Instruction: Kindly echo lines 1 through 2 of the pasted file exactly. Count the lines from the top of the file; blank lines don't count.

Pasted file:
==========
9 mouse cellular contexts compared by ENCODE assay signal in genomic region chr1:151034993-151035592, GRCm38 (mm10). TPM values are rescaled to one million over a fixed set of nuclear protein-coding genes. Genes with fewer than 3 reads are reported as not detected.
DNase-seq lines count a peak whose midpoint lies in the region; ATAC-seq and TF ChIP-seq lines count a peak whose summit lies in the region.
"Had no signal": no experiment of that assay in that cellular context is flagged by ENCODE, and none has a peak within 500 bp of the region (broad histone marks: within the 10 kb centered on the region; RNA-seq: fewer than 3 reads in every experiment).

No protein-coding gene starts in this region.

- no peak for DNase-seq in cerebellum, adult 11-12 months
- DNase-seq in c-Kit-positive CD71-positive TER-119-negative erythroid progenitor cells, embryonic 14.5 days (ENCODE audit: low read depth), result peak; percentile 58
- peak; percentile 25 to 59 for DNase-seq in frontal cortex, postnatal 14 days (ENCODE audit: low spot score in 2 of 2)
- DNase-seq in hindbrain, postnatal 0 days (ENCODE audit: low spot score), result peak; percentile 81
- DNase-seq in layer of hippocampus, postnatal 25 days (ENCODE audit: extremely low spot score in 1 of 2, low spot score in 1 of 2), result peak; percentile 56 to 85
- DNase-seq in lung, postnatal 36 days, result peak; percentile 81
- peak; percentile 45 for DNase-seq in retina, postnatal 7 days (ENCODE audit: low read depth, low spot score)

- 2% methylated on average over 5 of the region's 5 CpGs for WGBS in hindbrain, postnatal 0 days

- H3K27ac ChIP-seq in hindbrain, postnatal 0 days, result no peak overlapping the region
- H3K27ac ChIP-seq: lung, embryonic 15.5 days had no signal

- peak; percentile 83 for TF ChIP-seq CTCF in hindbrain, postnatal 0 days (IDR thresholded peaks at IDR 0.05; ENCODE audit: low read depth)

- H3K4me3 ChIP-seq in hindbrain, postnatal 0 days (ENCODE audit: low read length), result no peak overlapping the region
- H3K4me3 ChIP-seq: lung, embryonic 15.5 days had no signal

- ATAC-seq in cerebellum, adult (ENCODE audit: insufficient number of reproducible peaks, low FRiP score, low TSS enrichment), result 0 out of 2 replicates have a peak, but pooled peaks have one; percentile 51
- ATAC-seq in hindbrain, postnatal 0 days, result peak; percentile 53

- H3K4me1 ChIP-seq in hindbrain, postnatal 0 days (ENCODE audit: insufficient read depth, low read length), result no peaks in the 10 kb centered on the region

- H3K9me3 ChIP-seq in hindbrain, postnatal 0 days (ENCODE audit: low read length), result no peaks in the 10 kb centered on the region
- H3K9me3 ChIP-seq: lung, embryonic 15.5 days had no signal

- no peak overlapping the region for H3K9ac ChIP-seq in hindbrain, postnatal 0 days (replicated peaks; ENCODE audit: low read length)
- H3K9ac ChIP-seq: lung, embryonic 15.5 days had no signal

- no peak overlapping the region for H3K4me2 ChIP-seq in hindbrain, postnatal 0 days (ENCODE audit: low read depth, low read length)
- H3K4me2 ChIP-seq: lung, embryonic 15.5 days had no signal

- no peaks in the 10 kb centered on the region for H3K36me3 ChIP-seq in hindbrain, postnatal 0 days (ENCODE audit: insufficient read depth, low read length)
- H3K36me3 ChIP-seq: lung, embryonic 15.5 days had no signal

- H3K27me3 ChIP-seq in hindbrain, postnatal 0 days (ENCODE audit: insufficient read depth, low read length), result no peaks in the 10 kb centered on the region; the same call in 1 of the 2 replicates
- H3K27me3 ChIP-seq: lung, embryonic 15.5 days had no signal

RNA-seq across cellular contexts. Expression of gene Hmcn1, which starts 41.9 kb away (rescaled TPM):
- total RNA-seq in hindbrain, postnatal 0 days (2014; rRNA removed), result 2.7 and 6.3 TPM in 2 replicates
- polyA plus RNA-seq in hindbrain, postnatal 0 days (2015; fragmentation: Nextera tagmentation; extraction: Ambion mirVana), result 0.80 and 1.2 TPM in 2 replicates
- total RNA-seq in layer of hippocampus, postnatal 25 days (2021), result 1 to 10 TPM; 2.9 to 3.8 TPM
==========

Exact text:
9 mouse cellular contexts compared by ENCODE assay signal in genomic region chr1:151034993-151035592, GRCm38 (mm10). TPM values are rescaled to one million over a fixed set of nuclear protein-coding genes. Genes with fewer than 3 reads are reported as not detected.
DNase-seq lines count a peak whose midpoint lies in the region; ATAC-seq and TF ChIP-seq lines count a peak whose summit lies in the region.